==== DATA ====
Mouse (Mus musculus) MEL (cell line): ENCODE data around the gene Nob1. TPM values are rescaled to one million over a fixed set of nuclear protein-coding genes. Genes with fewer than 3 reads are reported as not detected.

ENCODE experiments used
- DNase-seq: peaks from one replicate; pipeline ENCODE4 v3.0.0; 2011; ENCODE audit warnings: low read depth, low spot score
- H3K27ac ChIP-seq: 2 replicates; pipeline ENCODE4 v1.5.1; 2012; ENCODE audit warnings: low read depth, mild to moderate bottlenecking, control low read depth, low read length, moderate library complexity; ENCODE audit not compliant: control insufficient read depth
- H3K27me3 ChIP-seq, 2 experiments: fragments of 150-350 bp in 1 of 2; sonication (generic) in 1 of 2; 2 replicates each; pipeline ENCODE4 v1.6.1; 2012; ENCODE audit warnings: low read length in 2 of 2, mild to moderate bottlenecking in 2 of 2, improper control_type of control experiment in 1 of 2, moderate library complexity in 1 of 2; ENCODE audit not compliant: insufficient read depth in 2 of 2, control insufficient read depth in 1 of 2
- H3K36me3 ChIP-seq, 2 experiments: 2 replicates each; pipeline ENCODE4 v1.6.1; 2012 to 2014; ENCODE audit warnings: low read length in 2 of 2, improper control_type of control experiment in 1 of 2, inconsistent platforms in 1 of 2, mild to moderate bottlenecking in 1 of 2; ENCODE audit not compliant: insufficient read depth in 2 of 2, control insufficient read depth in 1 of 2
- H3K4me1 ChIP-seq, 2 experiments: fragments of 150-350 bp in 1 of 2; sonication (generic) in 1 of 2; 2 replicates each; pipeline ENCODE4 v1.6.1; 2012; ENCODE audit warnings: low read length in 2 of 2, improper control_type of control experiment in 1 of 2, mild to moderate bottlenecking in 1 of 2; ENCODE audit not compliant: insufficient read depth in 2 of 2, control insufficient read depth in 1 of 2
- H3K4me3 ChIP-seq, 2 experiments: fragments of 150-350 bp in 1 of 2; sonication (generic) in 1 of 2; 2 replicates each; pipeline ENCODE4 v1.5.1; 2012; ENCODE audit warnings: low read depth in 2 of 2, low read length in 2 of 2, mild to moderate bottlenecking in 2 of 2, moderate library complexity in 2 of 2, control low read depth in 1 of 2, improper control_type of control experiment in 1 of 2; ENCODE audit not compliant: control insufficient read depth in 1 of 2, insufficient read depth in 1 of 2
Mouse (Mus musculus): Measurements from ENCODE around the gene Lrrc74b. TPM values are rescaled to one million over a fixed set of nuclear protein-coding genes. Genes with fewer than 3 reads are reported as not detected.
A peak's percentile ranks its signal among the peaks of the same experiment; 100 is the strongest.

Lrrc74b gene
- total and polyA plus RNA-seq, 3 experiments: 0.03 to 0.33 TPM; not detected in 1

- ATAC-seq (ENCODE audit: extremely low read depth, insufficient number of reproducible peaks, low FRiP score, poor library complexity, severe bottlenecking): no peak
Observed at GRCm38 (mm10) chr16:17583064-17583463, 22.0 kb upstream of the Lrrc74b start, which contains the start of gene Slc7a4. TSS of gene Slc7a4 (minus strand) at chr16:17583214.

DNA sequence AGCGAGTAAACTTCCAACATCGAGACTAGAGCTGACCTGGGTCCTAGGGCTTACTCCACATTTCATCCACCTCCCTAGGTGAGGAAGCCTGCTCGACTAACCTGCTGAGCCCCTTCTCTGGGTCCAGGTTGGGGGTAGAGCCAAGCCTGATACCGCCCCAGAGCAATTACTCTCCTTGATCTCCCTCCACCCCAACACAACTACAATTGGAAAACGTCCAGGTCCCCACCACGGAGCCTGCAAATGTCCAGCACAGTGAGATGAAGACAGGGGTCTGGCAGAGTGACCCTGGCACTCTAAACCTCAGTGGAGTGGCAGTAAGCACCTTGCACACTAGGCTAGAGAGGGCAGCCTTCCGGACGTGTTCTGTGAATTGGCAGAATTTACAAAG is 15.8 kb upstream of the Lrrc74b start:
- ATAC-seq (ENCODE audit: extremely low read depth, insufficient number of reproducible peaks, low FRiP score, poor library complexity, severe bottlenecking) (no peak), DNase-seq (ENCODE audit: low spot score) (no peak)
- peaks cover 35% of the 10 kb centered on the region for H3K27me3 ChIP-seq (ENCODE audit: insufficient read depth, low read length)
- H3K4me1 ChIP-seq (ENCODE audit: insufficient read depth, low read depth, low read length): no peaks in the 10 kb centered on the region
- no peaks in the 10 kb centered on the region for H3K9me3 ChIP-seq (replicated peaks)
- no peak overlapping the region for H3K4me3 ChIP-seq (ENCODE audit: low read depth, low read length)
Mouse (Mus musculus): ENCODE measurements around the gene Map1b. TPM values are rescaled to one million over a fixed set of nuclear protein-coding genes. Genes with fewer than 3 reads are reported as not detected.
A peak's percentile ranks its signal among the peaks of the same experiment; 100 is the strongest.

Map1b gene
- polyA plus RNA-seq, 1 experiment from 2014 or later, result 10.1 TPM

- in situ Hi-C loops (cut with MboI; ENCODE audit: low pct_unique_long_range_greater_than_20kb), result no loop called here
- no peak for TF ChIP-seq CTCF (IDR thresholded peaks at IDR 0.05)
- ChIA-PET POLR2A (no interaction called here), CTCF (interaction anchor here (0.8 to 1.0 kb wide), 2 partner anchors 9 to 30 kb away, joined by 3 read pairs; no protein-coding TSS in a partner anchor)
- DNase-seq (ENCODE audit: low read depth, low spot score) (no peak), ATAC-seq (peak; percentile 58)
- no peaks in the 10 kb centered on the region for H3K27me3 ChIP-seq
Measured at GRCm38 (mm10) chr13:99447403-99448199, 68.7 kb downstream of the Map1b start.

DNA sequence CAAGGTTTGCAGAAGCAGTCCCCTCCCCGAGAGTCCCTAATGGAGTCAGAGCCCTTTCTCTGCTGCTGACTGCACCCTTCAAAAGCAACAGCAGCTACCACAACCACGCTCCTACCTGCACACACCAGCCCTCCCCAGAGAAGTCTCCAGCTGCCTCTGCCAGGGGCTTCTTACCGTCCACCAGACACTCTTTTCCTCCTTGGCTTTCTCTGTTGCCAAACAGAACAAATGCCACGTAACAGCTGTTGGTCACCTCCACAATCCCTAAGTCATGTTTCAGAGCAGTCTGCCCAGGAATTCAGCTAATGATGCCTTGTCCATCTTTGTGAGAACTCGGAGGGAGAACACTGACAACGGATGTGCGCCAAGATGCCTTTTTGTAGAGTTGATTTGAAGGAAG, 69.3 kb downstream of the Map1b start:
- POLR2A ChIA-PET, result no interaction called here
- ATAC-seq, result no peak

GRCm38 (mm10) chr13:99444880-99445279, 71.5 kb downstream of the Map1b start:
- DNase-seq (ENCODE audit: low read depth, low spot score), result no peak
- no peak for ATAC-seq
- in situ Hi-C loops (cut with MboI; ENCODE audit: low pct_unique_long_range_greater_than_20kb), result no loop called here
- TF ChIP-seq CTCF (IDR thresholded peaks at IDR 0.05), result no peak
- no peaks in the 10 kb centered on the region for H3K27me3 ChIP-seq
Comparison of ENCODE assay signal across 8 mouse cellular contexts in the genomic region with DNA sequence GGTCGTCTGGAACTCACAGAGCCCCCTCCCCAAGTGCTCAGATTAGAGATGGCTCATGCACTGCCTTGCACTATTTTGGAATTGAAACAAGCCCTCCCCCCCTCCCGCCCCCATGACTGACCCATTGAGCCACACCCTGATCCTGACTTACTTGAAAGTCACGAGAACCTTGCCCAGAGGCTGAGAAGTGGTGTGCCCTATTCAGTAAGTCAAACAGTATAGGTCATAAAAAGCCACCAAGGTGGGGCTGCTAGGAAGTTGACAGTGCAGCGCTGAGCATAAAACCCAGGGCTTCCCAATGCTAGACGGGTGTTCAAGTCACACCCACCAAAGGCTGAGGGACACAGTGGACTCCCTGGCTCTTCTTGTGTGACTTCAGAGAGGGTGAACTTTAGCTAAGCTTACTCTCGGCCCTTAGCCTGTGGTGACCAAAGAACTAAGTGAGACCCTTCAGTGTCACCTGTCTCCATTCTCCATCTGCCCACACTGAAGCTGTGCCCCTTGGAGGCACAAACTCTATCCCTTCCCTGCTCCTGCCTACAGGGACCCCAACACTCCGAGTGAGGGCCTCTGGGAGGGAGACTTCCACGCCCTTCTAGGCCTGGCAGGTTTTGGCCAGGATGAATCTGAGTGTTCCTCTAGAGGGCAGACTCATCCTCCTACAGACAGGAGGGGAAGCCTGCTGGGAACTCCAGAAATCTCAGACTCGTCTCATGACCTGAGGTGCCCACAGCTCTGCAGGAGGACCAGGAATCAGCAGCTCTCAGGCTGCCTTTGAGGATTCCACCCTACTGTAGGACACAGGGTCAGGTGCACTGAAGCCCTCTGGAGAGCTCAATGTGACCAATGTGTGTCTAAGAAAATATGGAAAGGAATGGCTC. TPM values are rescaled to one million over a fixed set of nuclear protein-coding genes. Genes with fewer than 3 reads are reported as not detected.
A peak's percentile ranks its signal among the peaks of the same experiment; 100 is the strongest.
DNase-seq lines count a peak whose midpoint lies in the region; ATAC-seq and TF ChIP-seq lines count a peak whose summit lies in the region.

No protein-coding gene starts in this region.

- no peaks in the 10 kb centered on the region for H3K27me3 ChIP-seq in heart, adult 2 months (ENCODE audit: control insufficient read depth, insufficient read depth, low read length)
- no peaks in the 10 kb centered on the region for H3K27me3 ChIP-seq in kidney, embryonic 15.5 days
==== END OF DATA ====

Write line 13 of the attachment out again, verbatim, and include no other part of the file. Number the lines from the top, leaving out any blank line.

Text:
- ATAC-seq (ENCODE audit: extremely low read depth, insufficient number of reproducible peaks, low FRiP score, poor library complexity, severe bottlenecking): no peak